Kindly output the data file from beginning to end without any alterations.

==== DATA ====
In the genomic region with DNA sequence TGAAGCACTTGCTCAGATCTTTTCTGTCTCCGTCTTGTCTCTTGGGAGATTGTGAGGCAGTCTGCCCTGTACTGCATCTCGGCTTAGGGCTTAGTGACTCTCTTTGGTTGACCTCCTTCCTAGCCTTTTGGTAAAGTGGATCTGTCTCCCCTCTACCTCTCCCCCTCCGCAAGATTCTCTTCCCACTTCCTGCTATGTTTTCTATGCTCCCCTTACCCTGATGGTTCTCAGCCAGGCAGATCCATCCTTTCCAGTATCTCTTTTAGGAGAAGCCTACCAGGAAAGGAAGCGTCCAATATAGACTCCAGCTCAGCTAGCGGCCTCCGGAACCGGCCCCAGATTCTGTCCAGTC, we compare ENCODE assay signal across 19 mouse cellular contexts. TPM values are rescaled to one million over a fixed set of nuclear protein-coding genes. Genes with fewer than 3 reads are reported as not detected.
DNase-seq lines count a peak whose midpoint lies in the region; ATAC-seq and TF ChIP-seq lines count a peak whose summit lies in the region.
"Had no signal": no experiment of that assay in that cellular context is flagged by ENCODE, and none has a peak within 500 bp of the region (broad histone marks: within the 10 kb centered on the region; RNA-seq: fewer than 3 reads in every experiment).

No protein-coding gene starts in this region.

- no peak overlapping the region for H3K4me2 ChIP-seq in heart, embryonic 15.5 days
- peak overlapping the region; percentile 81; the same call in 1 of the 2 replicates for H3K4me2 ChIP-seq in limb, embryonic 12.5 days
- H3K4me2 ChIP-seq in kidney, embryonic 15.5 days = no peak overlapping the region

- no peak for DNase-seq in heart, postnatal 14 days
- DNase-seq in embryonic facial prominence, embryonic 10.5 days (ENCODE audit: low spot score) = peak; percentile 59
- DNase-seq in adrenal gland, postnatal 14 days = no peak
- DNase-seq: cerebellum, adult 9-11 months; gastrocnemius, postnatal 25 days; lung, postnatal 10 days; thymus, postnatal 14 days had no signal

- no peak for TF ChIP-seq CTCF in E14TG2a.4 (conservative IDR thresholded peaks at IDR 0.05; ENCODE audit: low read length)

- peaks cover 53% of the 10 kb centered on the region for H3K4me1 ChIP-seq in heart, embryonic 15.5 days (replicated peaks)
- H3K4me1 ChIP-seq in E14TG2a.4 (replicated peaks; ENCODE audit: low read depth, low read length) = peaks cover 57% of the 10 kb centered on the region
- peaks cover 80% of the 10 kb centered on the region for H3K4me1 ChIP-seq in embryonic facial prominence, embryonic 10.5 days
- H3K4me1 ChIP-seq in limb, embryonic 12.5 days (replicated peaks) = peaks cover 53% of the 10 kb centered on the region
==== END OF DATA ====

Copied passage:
In the genomic region with DNA sequence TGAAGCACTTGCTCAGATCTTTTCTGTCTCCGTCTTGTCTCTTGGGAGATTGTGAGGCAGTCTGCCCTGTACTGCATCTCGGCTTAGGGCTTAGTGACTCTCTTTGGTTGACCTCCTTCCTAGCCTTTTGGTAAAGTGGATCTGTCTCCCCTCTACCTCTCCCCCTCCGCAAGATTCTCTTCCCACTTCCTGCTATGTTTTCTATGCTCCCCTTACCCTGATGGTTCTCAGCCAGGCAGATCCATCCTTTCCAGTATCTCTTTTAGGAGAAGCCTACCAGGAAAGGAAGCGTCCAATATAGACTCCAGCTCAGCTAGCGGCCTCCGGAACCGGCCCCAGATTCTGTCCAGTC, we compare ENCODE assay signal across 19 mouse cellular contexts. TPM values are rescaled to one million over a fixed set of nuclear protein-coding genes. Genes with fewer than 3 reads are reported as not detected.
DNase-seq lines count a peak whose midpoint lies in the region; ATAC-seq and TF ChIP-seq lines count a peak whose summit lies in the region.
"Had no signal": no experiment of that assay in that cellular context is flagged by ENCODE, and none has a peak within 500 bp of the region (broad histone marks: within the 10 kb centered on the region; RNA-seq: fewer than 3 reads in every experiment).

No protein-coding gene starts in this region.

- no peak overlapping the region for H3K4me2 ChIP-seq in heart, embryonic 15.5 days
- peak overlapping the region; percentile 81; the same call in 1 of the 2 replicates for H3K4me2 ChIP-seq in limb, embryonic 12.5 days
- H3K4me2 ChIP-seq in kidney, embryonic 15.5 days = no peak overlapping the region

- no peak for DNase-seq in heart, postnatal 14 days
- DNase-seq in embryonic facial prominence, embryonic 10.5 days (ENCODE audit: low spot score) = peak; percentile 59
- DNase-seq in adrenal gland, postnatal 14 days = no peak
- DNase-seq: cerebellum, adult 9-11 months; gastrocnemius, postnatal 25 days; lung, postnatal 10 days; thymus, postnatal 14 days had no signal

- no peak for TF ChIP-seq CTCF in E14TG2a.4 (conservative IDR thresholded peaks at IDR 0.05; ENCODE audit: low read length)

- peaks cover 53% of the 10 kb centered on the region for H3K4me1 ChIP-seq in heart, embryonic 15.5 days (replicated peaks)
- H3K4me1 ChIP-seq in E14TG2a.4 (replicated peaks; ENCODE audit: low read depth, low read length) = peaks cover 57% of the 10 kb centered on the region
- peaks cover 80% of the 10 kb centered on the region for H3K4me1 ChIP-seq in embryonic facial prominence, embryonic 10.5 days
- H3K4me1 ChIP-seq in limb, embryonic 12.5 days (replicated peaks) = peaks cover 53% of the 10 kb centered on the region